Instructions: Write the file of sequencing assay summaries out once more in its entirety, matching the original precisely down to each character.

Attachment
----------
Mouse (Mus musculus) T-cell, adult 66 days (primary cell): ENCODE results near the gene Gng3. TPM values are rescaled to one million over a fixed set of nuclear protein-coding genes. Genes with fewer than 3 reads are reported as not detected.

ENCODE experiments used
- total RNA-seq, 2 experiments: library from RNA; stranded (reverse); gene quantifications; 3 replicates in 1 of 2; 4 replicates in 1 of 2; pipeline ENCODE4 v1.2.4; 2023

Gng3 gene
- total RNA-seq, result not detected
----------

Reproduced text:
Mouse (Mus musculus) T-cell, adult 66 days (primary cell): ENCODE results near the gene Gng3. TPM values are rescaled to one million over a fixed set of nuclear protein-coding genes. Genes with fewer than 3 reads are reported as not detected.

ENCODE experiments used
- total RNA-seq, 2 experiments: library from RNA; stranded (reverse); gene quantifications; 3 replicates in 1 of 2; 4 replicates in 1 of 2; pipeline ENCODE4 v1.2.4; 2023

Gng3 gene
- total RNA-seq, result not detected